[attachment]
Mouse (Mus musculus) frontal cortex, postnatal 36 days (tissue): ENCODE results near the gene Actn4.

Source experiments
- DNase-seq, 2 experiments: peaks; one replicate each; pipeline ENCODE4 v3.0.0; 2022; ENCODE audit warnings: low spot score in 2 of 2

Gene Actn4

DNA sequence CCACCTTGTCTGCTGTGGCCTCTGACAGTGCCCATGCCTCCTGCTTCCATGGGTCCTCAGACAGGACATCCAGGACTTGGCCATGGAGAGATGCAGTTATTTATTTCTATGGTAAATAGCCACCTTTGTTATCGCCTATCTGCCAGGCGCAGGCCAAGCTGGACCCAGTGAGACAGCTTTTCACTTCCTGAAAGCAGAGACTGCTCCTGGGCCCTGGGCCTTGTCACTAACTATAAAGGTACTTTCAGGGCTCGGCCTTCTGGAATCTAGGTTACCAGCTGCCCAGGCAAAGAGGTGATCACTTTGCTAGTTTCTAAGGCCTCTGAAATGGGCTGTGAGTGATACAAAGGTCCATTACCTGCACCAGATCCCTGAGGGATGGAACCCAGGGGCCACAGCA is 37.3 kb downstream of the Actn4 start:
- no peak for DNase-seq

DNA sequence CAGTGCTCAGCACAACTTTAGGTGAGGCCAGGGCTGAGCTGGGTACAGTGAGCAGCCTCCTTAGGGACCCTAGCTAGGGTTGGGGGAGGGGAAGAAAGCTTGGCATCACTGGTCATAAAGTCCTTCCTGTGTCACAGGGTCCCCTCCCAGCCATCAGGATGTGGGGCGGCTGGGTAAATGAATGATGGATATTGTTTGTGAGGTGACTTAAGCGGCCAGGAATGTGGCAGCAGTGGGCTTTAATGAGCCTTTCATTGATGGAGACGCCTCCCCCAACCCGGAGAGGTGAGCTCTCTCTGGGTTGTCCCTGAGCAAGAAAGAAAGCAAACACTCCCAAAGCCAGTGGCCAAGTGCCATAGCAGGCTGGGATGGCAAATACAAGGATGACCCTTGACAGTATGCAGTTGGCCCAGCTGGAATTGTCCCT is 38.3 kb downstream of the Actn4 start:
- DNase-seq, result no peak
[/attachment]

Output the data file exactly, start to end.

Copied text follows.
Mouse (Mus musculus) frontal cortex, postnatal 36 days (tissue): ENCODE results near the gene Actn4.

Source experiments
- DNase-seq, 2 experiments: peaks; one replicate each; pipeline ENCODE4 v3.0.0; 2022; ENCODE audit warnings: low spot score in 2 of 2

Gene Actn4

DNA sequence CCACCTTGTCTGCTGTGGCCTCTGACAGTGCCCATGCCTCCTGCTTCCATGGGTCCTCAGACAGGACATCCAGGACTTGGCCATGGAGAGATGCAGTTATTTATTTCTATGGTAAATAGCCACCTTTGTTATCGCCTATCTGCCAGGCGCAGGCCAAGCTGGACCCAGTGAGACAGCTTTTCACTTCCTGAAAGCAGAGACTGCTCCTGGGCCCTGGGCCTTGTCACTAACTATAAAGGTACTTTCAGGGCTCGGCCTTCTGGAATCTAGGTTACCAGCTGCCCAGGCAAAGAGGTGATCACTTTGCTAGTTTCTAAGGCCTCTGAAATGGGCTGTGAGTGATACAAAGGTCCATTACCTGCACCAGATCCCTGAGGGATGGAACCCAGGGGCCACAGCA is 37.3 kb downstream of the Actn4 start:
- no peak for DNase-seq

DNA sequence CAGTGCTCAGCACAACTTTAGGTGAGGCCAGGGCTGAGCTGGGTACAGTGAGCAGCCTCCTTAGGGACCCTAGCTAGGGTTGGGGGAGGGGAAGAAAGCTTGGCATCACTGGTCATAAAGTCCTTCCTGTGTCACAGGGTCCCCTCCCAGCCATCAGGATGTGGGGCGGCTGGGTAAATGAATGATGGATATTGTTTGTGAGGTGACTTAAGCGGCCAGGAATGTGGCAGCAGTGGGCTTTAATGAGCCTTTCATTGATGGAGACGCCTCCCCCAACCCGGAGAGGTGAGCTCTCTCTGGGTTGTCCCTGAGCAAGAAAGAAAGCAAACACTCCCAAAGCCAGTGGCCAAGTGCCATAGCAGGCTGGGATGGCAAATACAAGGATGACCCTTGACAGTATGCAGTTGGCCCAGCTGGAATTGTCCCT is 38.3 kb downstream of the Actn4 start:
- DNase-seq, result no peak